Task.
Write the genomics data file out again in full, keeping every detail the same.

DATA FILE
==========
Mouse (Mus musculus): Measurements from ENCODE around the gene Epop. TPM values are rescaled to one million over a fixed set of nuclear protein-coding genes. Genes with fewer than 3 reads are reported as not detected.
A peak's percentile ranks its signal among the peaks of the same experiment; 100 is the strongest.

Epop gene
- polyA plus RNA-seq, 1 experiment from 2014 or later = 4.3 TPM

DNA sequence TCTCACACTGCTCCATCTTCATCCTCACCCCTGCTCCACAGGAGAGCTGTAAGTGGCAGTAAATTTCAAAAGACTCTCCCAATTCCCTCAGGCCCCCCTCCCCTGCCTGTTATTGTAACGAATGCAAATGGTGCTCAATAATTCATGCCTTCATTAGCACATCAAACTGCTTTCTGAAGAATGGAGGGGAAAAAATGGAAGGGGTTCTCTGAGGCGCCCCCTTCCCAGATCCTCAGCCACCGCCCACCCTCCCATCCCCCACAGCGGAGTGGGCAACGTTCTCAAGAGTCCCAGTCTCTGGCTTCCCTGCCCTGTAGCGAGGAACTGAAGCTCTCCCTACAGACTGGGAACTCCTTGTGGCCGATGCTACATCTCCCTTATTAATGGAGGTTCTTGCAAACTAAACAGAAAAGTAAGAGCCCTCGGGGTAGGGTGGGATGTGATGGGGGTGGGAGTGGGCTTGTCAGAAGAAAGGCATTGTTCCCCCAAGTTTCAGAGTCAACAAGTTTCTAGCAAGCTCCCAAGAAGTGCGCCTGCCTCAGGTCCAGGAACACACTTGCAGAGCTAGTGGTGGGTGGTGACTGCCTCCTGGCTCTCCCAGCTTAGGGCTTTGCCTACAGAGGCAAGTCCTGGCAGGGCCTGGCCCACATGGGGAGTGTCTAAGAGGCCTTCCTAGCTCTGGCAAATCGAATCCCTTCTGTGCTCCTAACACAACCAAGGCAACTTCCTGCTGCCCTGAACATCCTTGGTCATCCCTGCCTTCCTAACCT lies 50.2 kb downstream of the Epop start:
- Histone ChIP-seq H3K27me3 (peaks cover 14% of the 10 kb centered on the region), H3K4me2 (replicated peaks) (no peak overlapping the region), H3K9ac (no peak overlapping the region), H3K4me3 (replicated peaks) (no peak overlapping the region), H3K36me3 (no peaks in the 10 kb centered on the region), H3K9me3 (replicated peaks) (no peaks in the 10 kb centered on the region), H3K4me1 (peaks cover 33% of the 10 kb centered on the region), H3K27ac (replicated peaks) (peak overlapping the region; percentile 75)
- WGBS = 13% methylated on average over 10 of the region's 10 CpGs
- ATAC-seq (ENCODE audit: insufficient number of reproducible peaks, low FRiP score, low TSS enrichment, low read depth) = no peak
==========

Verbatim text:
Mouse (Mus musculus): Measurements from ENCODE around the gene Epop. TPM values are rescaled to one million over a fixed set of nuclear protein-coding genes. Genes with fewer than 3 reads are reported as not detected.
A peak's percentile ranks its signal among the peaks of the same experiment; 100 is the strongest.

Epop gene
- polyA plus RNA-seq, 1 experiment from 2014 or later = 4.3 TPM

DNA sequence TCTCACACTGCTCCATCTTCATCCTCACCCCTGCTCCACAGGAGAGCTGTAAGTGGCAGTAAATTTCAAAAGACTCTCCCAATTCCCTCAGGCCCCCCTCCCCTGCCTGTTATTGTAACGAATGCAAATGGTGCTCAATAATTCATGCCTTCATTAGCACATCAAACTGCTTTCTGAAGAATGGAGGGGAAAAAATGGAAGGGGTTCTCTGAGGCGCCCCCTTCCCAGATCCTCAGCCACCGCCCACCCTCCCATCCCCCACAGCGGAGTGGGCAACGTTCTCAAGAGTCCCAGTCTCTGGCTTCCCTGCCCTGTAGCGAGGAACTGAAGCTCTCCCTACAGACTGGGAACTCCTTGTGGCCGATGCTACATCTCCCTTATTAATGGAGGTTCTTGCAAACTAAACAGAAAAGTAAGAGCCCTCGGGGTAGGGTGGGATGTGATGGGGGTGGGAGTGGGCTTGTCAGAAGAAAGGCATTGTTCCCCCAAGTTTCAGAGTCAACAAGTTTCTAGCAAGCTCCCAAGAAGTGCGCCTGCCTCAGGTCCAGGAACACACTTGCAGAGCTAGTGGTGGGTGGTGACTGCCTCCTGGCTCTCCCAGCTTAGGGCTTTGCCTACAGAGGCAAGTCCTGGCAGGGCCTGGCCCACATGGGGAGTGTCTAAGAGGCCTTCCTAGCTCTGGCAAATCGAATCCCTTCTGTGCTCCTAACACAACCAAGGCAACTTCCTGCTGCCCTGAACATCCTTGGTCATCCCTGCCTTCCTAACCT lies 50.2 kb downstream of the Epop start:
- Histone ChIP-seq H3K27me3 (peaks cover 14% of the 10 kb centered on the region), H3K4me2 (replicated peaks) (no peak overlapping the region), H3K9ac (no peak overlapping the region), H3K4me3 (replicated peaks) (no peak overlapping the region), H3K36me3 (no peaks in the 10 kb centered on the region), H3K9me3 (replicated peaks) (no peaks in the 10 kb centered on the region), H3K4me1 (peaks cover 33% of the 10 kb centered on the region), H3K27ac (replicated peaks) (peak overlapping the region; percentile 75)
- WGBS = 13% methylated on average over 10 of the region's 10 CpGs
- ATAC-seq (ENCODE audit: insufficient number of reproducible peaks, low FRiP score, low TSS enrichment, low read depth) = no peak